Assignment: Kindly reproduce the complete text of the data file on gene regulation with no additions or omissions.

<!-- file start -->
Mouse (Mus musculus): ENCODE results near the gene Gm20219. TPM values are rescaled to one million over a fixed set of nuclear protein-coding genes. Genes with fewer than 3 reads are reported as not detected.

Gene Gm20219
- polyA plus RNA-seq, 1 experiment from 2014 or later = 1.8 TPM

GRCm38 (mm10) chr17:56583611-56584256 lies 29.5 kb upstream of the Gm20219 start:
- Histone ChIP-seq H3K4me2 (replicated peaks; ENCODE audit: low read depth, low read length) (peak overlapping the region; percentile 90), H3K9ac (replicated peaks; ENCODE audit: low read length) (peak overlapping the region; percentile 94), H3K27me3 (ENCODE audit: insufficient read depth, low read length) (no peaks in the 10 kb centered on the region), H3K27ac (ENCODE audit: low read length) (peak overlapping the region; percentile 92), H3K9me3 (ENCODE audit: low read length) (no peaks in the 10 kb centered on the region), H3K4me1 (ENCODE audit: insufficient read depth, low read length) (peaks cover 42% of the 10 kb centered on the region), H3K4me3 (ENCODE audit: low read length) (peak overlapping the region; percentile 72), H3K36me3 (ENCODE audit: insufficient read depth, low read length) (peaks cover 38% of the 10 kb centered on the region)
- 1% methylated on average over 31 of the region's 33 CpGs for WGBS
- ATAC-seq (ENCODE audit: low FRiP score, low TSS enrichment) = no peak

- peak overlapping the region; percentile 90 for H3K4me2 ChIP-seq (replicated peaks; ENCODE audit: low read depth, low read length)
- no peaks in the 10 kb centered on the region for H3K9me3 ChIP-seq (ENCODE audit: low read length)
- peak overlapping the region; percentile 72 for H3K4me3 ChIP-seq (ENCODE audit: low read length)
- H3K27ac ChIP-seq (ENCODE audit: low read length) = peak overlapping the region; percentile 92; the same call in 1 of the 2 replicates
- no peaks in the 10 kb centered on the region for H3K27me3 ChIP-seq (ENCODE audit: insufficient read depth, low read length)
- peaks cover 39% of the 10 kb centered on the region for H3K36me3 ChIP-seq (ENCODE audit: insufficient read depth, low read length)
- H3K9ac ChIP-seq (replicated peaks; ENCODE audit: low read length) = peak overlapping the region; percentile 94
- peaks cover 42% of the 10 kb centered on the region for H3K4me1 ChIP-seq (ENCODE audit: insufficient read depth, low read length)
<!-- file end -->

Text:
Mouse (Mus musculus): ENCODE results near the gene Gm20219. TPM values are rescaled to one million over a fixed set of nuclear protein-coding genes. Genes with fewer than 3 reads are reported as not detected.

Gene Gm20219
- polyA plus RNA-seq, 1 experiment from 2014 or later = 1.8 TPM

GRCm38 (mm10) chr17:56583611-56584256 lies 29.5 kb upstream of the Gm20219 start:
- Histone ChIP-seq H3K4me2 (replicated peaks; ENCODE audit: low read depth, low read length) (peak overlapping the region; percentile 90), H3K9ac (replicated peaks; ENCODE audit: low read length) (peak overlapping the region; percentile 94), H3K27me3 (ENCODE audit: insufficient read depth, low read length) (no peaks in the 10 kb centered on the region), H3K27ac (ENCODE audit: low read length) (peak overlapping the region; percentile 92), H3K9me3 (ENCODE audit: low read length) (no peaks in the 10 kb centered on the region), H3K4me1 (ENCODE audit: insufficient read depth, low read length) (peaks cover 42% of the 10 kb centered on the region), H3K4me3 (ENCODE audit: low read length) (peak overlapping the region; percentile 72), H3K36me3 (ENCODE audit: insufficient read depth, low read length) (peaks cover 38% of the 10 kb centered on the region)
- 1% methylated on average over 31 of the region's 33 CpGs for WGBS
- ATAC-seq (ENCODE audit: low FRiP score, low TSS enrichment) = no peak

- peak overlapping the region; percentile 90 for H3K4me2 ChIP-seq (replicated peaks; ENCODE audit: low read depth, low read length)
- no peaks in the 10 kb centered on the region for H3K9me3 ChIP-seq (ENCODE audit: low read length)
- peak overlapping the region; percentile 72 for H3K4me3 ChIP-seq (ENCODE audit: low read length)
- H3K27ac ChIP-seq (ENCODE audit: low read length) = peak overlapping the region; percentile 92; the same call in 1 of the 2 replicates
- no peaks in the 10 kb centered on the region for H3K27me3 ChIP-seq (ENCODE audit: insufficient read depth, low read length)
- peaks cover 39% of the 10 kb centered on the region for H3K36me3 ChIP-seq (ENCODE audit: insufficient read depth, low read length)
- H3K9ac ChIP-seq (replicated peaks; ENCODE audit: low read length) = peak overlapping the region; percentile 94
- peaks cover 42% of the 10 kb centered on the region for H3K4me1 ChIP-seq (ENCODE audit: insufficient read depth, low read length)